A pressure operated damper valve between the heat pump duct and the storage heater, opens in response to flow of air to and from the storage heater, but closes to isolate the storage heater from the heat pump duct when the heat pump is shut down.
The thermal storage heater is also useful with electric resistance heated, forced air furnaces, which may be subject to have electric power cut off for the resistance heating during peak load times.
Another feature of the invention is a brick array for an electric thermal storage heater wherein at least one face of each brick is shaped to confront the face of an adjoining brick and form an air passage therebetween. The same face is provided with an elevated shelf, adjoining the passage and carrying a length of the electric heating element. The element is carried in close proximity or engagement with the next adjoining brick. Heat from the electric heating element will penetrate both bricks. Adjoining side by side bricks have adjacent ledges which also traverse the ends of the bricks. A heating element bent into a planar serpentine or sinusoidal pattern may be inserted into the air passages between a number of bricks after the assembly has been created. Each brick incorporates elongate upstanding lands along its shelf at its sides to support the superposed brick thereon.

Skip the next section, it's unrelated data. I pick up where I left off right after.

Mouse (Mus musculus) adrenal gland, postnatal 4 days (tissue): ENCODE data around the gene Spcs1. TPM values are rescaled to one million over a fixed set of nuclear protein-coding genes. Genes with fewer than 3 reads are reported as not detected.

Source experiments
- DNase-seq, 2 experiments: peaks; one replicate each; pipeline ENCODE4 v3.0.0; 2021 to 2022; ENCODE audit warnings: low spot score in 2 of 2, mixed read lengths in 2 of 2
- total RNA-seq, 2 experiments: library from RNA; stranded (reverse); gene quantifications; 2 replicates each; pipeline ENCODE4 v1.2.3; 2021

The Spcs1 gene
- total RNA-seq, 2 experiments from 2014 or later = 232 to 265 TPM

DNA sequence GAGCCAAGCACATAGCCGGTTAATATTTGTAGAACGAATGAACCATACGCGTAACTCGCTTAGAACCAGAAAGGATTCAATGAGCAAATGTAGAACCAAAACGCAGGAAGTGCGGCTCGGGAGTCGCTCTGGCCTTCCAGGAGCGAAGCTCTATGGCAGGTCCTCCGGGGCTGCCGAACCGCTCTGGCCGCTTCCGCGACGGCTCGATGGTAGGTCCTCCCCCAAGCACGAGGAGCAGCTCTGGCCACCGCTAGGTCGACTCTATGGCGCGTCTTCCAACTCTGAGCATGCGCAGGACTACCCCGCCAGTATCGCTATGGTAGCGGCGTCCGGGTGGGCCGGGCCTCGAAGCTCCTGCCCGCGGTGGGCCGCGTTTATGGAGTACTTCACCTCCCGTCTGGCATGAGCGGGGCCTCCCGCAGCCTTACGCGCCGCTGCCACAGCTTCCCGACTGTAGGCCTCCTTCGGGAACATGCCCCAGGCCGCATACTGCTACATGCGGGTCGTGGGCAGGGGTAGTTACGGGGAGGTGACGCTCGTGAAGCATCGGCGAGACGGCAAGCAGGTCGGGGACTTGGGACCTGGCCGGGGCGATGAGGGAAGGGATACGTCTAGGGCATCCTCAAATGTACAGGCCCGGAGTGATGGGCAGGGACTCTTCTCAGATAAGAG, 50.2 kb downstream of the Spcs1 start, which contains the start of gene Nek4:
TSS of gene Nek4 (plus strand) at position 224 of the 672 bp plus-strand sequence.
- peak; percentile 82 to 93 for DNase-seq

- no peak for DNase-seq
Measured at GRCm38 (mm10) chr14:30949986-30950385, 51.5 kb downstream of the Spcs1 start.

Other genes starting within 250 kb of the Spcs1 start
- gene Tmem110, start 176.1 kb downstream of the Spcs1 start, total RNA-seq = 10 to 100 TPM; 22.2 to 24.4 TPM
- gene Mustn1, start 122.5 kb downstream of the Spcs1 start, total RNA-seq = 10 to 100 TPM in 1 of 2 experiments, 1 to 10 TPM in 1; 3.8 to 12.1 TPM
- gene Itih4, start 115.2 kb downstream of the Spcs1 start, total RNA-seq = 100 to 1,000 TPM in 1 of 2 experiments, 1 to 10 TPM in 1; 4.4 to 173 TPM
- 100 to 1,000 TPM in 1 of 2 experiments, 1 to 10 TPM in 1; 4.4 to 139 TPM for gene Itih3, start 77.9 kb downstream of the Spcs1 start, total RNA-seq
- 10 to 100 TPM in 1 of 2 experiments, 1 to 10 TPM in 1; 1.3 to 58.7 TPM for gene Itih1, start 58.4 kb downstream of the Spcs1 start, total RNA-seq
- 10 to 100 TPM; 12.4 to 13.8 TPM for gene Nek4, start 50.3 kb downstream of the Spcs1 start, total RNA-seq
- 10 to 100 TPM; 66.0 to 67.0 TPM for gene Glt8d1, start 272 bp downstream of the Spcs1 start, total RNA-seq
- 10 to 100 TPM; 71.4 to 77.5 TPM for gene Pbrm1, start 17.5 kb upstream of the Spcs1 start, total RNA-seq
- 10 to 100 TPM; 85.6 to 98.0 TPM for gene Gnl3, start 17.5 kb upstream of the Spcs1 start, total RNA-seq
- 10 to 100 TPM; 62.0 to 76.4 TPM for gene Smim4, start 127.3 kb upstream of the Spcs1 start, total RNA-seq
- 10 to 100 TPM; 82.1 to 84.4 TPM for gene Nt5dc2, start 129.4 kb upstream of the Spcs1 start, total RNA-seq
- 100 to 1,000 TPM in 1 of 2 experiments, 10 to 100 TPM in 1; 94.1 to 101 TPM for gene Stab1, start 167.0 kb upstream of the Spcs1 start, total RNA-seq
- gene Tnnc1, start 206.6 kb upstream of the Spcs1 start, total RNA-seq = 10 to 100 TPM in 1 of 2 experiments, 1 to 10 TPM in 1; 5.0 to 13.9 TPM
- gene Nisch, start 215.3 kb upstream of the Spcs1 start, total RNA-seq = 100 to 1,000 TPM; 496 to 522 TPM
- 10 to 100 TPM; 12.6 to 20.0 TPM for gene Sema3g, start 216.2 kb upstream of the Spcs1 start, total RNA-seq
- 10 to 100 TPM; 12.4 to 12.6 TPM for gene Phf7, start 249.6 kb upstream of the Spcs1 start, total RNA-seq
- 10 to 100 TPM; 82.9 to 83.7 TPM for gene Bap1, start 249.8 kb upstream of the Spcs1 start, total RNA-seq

FIG. 1 is an elevation view of the general components of the present invention, a portion of the apparatus being broken away and shown in detail.
FIG. 2 is an enlarged detailed section view taken approximately at 2--2 of FIG. 1.
FIG. 3 is a detailed section view taken approximately at 3--3 of FIG. 2.
FIG. 4 is a perspective view illustrating one of the heat storage bricks.
FIG. 5 is a detailed section view taken approximately at 5--5 of FIG. 2.